Some Legal Phrases Open to Interpretation

November 04, 2007, Kitchener, Ontario

Posted by: Robert Deutschmann, Personal Injury Lawyer

This is a very interesting case considering the assessment as to what is the resumption of an injured person´s pre car accident activities of daily living.  This case is also particularly noteworthy as Mulhall was 17 at the time of the accident, suffered a brain injury but had a pre car accident history that was questionable including alcohol use, fighting authority and a significantly poor record at school

Director Delegate:  Nancy Makepeace

Decision date:  October 15, 2007

Mulhall was injured in a car accident on March 18, 2001.  He claimed non-earner benefits which were originally refused by Wawanesa.  Mulhall suffered a serious brain injury in the car accident.  A CT scan showed a skull fracture, deformation of the brain in the left temporal and left parietal lobes and a subdural haematoma.  Eight days after the accident parts of his skull and temporal and parietal lobes were removed to relieve intracranial pressure.  The removed section of skull was restored and Mulhall was discharged home approximately 4 months post-accident.

There was no dispute that Mulhall had permanent impairments as a result of his brain injury.  The issue to be decided by the arbitrator at the original arbitration hearing was whether Mulhall continued to suffer a "complete inability to carry on a normal life" as the phrase is defined under the Statutory Accident Benefits schedule (SABs):

"a person suffers a complete inability to carry on a normal life as a result of an accident if, and only if, as a result of the accident, the person sustains an impairment that continuously prevents the person from engaging in substantially all of the activities in which the person ordinarily engaged before the accident."

At the arbitration the arbitrator determined that Mulhall did suffer a complete inability and was entitled to non-earner benefits but that he did resume his activities of normal life after approximately one and a half years and was not entitled to any non-earner benefits after September 2002.  Mulhall appealed the decision of the arbitrator.  This is a report of the appeal decision.

The issue required the arbitrator to identify those activities in which Mulhall was ordinarily engaged before the accident and then determine whether Mulhall´s impairments continuously prevented him from engaging in substantially all of them.

At the arbitration the arbitrator heard, on behalf of Mulhall, from Mulhall, Mulhall´s father, his family doctor, a rehabilitation services coordinator, a pediatrician with brain injury experience and a neuropsychologist.  The insurer called a neuropsychologist and a neurologist.  In addition there were medical records along with Mulhall's school records.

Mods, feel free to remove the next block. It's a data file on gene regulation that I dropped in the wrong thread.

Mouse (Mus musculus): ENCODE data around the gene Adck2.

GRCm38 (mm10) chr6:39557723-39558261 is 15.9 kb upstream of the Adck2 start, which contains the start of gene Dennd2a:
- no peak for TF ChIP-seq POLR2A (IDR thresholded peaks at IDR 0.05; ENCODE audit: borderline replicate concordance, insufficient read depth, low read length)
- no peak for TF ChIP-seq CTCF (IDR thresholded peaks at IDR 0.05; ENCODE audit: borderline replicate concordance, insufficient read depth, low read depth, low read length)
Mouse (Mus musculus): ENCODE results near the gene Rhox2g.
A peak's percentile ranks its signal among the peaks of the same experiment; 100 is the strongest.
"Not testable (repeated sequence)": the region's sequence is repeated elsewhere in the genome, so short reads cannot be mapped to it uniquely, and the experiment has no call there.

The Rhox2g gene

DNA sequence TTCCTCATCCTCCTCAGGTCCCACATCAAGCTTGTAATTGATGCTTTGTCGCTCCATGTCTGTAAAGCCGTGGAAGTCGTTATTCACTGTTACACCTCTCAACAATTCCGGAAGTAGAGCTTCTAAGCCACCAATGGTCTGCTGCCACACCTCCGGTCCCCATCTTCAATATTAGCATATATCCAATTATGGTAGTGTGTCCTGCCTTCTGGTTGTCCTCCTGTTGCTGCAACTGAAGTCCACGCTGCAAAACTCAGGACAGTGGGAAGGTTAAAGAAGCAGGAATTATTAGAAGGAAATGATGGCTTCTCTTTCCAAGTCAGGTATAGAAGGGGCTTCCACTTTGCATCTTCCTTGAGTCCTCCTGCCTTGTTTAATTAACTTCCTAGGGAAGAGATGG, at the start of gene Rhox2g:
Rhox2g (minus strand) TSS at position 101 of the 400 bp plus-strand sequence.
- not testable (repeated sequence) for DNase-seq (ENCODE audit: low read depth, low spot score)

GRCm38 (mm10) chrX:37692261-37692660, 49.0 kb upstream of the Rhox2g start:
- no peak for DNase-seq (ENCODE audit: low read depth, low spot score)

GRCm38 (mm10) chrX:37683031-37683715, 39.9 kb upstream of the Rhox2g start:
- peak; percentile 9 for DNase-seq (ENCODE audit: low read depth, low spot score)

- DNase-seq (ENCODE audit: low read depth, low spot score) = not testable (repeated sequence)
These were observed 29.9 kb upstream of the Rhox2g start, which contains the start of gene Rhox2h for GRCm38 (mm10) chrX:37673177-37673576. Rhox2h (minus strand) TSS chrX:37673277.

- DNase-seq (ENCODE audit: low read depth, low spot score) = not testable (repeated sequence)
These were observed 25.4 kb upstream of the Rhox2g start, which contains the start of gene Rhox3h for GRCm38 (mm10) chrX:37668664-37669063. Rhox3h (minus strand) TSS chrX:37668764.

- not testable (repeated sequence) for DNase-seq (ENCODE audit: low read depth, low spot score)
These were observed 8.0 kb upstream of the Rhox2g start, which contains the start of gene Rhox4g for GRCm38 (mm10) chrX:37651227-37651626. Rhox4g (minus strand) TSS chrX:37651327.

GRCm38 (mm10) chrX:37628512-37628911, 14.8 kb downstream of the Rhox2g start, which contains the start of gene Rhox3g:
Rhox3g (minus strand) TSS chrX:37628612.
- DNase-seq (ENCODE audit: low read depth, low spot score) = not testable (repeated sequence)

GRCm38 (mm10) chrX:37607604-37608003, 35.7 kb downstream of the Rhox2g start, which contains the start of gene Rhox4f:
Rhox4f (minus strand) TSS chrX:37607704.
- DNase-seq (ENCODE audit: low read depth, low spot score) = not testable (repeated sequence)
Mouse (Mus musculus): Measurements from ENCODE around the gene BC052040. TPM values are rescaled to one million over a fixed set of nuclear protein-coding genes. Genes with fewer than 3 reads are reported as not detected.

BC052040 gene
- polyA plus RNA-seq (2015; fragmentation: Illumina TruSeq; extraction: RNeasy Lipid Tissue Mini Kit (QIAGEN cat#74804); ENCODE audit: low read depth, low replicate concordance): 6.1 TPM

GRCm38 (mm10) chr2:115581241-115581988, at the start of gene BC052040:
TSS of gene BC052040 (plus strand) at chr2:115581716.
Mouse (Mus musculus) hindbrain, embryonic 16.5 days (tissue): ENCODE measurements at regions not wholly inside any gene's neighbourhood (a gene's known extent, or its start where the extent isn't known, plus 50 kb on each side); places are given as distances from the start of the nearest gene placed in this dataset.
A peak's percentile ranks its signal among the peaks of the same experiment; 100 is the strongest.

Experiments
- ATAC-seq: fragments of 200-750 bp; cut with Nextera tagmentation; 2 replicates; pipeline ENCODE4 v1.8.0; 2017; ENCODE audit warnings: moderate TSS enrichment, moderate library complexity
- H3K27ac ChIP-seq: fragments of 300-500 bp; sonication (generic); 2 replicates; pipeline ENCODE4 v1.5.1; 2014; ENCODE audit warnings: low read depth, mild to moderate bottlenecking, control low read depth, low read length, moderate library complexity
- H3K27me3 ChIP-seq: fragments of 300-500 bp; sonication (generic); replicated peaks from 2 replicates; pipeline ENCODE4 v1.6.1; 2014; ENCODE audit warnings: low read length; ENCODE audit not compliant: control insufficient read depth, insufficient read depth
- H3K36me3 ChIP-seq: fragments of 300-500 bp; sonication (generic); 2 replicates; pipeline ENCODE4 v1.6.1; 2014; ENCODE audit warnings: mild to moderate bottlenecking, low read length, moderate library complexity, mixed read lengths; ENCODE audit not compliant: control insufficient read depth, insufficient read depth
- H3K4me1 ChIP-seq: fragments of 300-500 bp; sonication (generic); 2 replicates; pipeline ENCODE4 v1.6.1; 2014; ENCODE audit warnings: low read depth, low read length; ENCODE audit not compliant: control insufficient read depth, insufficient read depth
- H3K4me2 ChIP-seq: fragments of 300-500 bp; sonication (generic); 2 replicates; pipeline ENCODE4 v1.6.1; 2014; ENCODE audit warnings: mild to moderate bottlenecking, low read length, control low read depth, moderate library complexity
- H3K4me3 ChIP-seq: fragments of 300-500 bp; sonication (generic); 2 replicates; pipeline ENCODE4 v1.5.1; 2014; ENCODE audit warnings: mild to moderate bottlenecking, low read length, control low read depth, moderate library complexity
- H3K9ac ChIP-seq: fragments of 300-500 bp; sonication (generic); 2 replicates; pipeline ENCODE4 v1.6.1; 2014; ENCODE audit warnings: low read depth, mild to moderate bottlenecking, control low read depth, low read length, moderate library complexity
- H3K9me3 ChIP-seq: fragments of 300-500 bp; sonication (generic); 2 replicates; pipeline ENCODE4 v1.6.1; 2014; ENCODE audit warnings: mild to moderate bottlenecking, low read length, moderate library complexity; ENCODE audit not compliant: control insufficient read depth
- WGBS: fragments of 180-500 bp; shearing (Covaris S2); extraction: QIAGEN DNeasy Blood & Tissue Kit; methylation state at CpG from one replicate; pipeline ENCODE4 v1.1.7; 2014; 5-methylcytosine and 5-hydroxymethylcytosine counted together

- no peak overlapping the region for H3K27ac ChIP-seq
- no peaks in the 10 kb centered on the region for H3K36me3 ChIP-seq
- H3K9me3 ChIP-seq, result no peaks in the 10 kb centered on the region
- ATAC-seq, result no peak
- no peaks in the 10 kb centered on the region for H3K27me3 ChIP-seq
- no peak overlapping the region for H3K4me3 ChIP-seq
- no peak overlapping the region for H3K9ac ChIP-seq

At the time of the accident Mulhall was 17 years old and enrolled in school.  The arbitrator noted that before the accident the most important aspects of Mulhall´s life were his busy social life and his favourite sports of skateboarding, "freestyling" on his BMX and snowboarding.  He had planned to return to Alternative Secondary School but school was not high on his list of priorities before the accident.  In September 2001 Mulhall was about to return to school and had demonstrated some independence, but the evidence does not indicate that he resumed any of the activities on his list of priorities to the performance levels near pre-accident quality.  The arbitrator found that by September 2002 Mulhall no longer suffered a complete inability to carry on a normal life.  The arbitrator considered the results of neuropsychological testing and considered a comparison of Mulhall´s school, work and social and recreational activities before and after the accident.  The arbitrator concluded that by September 2002 Mulhall "had resumed quality participation in enough of his pre-accident activities that he was no longer prevented from engaging in substantially all of the activities which he normally engaged before the accident".

The Director Delegate noted that Mulhall was not required to prove that the car accident was the only cause of his poor test results.  Mulhall was required to prove that the accident significantly contributed to an impairment that continuously prevents him from engaging in substantially all the activities in which he ordinarily engaged before the accident.